Dr. Brent Lawrence, Arkansas Surgical Hospital’s newest surgeon, offers his expertise on treating arthritis of the hip and knee. Dr. Lawrence is now accepting patients at the Arkansas Surgical Hospital Orthopedic Clinic in Conway.
There are several ways to treat arthritis of the hip and knee, from medications and physical therapy to minimally invasive surgeries and total joint replacement.
Nonsurgical Treatments for Arthritis
Before surgery is required, there are several treatments that can help manage your hip or knee arthritis.
Nonsurgical treatment options for arthritis include:
- Weight loss
- Wearing supportive braces
- NSAIDs, or nonsteroidal anti-inflammatory drugs
- Oral (Ibuprofen, Aleve, Meloxicam, Celebrex)
- Topical (Pennsaid, Voltaren)
- Supplements that support bone health and increase lubrication of the joints
- Exercise and therapy
- Physical therapy to improve muscle strength and range of motion
- Occupational therapy to help you learn how to do your regular activities comfortably
Surgical Treatments for Arthritis
When nonsurgical options no longer effectively treat your arthritis pain, it may be time for a surgical procedure. Surgical treatment options for arthritis include arthroscopy and total joint arthroplasty. These procedures can help ease your joint inflammation and relieve joint pain and stiffness.
Hip & Knee Arthroscopy
Arthroscopy is a minimally invasive procedure that does not require surgeons to make large cuts in or around your joint. These smaller cuts lead to a lower risk of complications from surgery, such as infection or excessive bleeding. In addition, they allow your surgery site to heal faster, resulting in a shorter recovery time.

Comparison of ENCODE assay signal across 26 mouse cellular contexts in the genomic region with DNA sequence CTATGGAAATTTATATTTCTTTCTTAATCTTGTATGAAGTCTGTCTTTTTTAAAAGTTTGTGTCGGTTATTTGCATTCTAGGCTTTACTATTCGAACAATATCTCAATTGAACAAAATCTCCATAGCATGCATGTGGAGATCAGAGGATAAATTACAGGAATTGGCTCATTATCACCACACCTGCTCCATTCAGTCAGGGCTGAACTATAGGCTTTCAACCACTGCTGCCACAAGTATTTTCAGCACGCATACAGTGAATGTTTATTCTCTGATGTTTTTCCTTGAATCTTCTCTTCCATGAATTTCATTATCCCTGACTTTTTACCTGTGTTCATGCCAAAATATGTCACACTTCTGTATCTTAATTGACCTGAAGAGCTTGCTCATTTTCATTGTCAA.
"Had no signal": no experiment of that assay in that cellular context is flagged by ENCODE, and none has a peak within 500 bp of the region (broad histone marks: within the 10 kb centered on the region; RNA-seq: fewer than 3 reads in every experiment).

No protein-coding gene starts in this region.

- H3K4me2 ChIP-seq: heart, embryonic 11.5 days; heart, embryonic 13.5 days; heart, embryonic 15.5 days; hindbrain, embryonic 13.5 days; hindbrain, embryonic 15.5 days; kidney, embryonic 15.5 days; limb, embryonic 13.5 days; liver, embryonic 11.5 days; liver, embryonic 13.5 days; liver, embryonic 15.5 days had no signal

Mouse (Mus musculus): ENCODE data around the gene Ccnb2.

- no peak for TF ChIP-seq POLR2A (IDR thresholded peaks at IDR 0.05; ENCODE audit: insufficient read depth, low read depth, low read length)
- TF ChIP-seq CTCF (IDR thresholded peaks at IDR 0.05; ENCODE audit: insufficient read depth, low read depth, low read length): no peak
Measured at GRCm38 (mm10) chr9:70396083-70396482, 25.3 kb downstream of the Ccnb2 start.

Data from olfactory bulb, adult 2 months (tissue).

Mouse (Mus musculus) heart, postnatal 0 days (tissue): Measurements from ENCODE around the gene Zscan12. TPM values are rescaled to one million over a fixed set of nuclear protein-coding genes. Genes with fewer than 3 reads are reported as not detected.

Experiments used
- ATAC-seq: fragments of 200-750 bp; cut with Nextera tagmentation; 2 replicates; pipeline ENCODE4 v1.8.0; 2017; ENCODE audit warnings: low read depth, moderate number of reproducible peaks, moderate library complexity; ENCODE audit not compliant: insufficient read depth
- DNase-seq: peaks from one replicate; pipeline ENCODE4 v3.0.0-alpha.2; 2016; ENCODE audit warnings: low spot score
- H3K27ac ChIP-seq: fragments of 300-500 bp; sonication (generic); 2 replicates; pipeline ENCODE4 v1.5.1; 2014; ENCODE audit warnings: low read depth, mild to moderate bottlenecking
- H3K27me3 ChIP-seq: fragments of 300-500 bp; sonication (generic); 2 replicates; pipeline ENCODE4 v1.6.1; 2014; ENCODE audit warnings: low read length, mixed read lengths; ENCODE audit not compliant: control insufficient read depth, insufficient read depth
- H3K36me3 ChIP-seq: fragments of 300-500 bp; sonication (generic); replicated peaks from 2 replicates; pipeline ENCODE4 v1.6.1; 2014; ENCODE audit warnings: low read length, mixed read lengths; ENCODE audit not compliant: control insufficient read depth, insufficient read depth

During arthroscopy, your surgeon inserts a small camera, called an arthroscope, into the affected joint. The camera displays pictures on a television screen, and your surgeon uses these images to guide miniature surgical instruments.
Total Joint Arthroplasty or Total Joint Replacement
Total joint arthroplasty is a surgical procedure in which the damaged parts of the bones are removed and replaced with metal implants. A plastic liner is inserted between the metal implants to give the new joint a smooth surface. This artificial joint is designed to move much like a healthy joint. This should relieve your pain, restore your range of motion, and help you return to the activities you love.
Total Knee Arthroplasty
Total knee arthroplasty, also called total knee replacement, involves removing and resurfacing all of the damaged bone and cartilage within the joint. Any healthy bone material is left in place to help the new, artificial components of the joint.
In this procedure, the end surface of the femur and the end surface of the tibia are replaced with metal. A plastic liner is then inserted between the femur and tibia.
Total Hip Arthroplasty
In total hip arthroplasty, also called total hip replacement, the socket is reamed out and replaced with a metal cup. The ball of the femur is removed and replaced with a metal implant. A plastic liner is inserted between the socket and femoral head.
In minimally invasive total hip arthroplasty, an incision is made over the front of the hip. In traditional surgeries, incisions were made over the side or the back of the hip. Minimally invasive hip replacement allows surgeons to approach the hip joint directly by going between the muscles surrounding the joint, instead of cutting the muscles and tendons surrounding the hip. This procedure is designed to reduce the trauma to the tissues surrounding the hip joint helping shorten recovery times.
Dr. Lawrence is now accepting patients at Arkansas Surgical Hospital Orthopedic Clinic in Conway. Call (501) 504-6994 to make an appointment.
To make an appointment at Arkansas Surgical Hospital’s main facility in North Little Rock, call our Physician Referral Assistance Line at (877) 918-7020.